the joys of humanitarian intervention


The Children of War
To put this in more human terms: Imagine that a child born on March 19, 2003, just as Baghdad was being shock-and-awed, will be of an age to enter first grade when the sixth anniversary of George Bush’s war hits. He or she will have gone from babbling to talking, crawling to walking, and will by then possibly be beginning to read and write. Of course, an Iraqi child born on that day, who managed to live to see his or her sixth birthday, might be among the two million-plus Iraqis in exile in Syria or elsewhere in the Middle East, or among the millions of internal refugees driven from their homes in recent years and not in school at all. (Similarly, a child born on October 7, 2001, when the President first dispatched American bombers to strike Afghanistan, will be in second grade in March 2009; of course, seven-and-a-half years after being “liberated,” an Afghan child, especially one now living in the southern part of that failed narco-state, is unlikely to be in school at all. As with Iraq, we could take some educated guesses about the situation in Afghanistan a year from now and they would be grim beyond words.)

For those children, the real inheritors of the Bush war era that is not yet faintly over, the Iraq War has essentially been the equivalent of an open-ended prison sentence with little hope of parole; for some Americans and many Iraqis, including children, it is a death sentence without hope of pardon. All this for a country which, even by the standards of the Bush administration, never presented the slightest national security threat to the United States of America. Only this week, an “exhaustive,” Pentagon-sponsored study of 600,000 captured Iraqi documents confirmed, yet again, that there were no operational links whatsoever between Saddam Hussein’s regime and al-Qaeda.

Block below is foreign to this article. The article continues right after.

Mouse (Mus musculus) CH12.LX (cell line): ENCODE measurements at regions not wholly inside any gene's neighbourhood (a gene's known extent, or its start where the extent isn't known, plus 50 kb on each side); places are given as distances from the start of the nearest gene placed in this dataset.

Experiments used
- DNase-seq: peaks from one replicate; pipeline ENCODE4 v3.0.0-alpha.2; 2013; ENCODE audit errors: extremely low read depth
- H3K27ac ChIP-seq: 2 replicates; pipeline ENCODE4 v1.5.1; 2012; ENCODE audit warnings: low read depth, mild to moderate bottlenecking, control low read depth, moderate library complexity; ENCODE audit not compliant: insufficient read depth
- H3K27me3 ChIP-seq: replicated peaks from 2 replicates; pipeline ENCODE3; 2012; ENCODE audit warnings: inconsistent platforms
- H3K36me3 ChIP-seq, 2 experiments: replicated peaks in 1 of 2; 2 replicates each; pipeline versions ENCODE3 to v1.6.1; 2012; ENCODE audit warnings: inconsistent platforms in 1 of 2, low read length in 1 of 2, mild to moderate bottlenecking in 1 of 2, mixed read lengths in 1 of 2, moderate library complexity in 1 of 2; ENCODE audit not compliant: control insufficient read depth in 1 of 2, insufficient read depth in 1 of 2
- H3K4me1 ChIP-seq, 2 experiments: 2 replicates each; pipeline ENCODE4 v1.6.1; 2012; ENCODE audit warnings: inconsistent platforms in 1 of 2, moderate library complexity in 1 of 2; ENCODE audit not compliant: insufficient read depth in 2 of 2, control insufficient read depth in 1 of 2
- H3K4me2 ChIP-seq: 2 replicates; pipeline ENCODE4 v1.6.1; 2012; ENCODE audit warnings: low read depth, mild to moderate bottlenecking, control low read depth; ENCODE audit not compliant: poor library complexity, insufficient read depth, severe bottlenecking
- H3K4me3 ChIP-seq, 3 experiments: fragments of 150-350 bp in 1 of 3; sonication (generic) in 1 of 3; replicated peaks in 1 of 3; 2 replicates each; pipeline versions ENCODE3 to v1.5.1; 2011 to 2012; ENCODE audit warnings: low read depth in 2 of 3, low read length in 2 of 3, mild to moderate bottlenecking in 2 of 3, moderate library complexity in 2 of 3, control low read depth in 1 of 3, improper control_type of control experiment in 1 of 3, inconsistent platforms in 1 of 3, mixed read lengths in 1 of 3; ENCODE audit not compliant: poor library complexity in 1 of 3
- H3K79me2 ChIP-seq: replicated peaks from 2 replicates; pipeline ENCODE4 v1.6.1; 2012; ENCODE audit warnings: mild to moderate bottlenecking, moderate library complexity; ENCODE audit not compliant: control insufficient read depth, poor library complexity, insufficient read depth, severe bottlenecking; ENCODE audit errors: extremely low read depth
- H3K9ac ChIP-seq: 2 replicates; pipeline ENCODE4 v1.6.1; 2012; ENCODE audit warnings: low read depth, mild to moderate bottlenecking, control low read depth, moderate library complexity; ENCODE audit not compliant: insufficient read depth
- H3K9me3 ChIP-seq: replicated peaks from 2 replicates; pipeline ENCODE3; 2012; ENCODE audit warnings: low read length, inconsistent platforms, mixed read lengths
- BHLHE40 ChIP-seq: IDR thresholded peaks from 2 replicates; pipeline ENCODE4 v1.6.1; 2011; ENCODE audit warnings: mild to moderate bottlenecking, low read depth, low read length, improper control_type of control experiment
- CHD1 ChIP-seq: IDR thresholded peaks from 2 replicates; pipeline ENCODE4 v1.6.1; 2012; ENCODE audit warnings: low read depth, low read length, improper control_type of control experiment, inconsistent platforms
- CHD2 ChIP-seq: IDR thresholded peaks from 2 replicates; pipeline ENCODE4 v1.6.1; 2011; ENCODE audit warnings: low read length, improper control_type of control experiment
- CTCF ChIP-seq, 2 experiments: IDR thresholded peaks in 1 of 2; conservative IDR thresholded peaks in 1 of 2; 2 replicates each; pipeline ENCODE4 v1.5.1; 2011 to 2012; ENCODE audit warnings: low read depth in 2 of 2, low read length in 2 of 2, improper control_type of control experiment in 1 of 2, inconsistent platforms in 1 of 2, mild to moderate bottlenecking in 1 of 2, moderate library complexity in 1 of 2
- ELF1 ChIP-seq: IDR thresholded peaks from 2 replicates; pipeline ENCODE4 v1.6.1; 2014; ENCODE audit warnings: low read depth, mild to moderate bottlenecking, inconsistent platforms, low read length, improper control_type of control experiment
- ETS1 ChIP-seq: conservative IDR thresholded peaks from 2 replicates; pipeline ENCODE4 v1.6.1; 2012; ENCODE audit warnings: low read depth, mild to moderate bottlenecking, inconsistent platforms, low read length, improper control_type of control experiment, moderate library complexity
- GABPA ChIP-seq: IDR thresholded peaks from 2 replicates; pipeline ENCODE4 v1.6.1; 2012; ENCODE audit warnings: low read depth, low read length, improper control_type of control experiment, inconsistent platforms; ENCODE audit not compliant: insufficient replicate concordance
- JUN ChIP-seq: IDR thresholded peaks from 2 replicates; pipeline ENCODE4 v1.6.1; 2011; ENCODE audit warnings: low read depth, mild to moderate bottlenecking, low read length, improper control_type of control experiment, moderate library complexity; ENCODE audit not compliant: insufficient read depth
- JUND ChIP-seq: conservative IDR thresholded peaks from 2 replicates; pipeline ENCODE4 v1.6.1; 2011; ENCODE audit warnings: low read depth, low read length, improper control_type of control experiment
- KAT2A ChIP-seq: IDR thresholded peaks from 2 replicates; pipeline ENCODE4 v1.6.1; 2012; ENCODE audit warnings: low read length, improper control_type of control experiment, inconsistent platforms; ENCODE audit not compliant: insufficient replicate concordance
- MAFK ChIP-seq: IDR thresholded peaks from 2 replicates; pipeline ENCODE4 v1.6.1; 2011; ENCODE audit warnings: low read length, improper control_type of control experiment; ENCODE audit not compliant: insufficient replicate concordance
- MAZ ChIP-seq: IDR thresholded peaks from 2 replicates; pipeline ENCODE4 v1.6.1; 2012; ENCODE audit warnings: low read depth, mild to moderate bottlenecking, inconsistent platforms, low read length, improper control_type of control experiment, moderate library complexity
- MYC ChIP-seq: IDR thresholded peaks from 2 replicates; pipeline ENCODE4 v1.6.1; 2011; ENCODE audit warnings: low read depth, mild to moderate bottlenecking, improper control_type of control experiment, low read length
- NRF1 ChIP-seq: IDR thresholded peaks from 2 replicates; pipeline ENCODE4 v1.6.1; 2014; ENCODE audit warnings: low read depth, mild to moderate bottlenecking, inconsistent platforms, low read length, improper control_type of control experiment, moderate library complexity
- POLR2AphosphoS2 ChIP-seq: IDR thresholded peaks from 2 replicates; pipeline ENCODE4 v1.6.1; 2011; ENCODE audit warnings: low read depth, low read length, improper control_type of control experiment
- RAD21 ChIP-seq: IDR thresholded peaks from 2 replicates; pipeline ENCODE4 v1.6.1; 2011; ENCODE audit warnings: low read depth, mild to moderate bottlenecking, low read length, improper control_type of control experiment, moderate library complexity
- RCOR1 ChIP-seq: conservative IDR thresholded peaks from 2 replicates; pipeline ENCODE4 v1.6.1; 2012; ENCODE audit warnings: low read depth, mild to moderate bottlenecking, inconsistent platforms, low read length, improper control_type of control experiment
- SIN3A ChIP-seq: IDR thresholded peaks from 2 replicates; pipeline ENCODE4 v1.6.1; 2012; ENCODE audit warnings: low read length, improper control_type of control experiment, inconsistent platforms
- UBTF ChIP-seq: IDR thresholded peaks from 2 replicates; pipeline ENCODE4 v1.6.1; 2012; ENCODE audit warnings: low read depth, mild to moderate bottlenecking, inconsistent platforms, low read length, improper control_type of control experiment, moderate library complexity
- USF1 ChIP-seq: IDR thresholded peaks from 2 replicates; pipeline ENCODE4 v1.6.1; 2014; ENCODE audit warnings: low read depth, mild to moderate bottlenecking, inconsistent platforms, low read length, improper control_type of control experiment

if that is not enough to make you want to strangle pretty much every last politician, lobbyist and arms dealer in Washington, D.C i dont know what to tell you except that you may want to look into a DNA test to determine if you are even human.


One thought on “the joys of humanitarian intervention

  1. As the constituent of a now gone opponent of this war, I don’t want to strangle all of them. Good lord, though, I wish more of the ones who approved this venture felt some of the shame I do.

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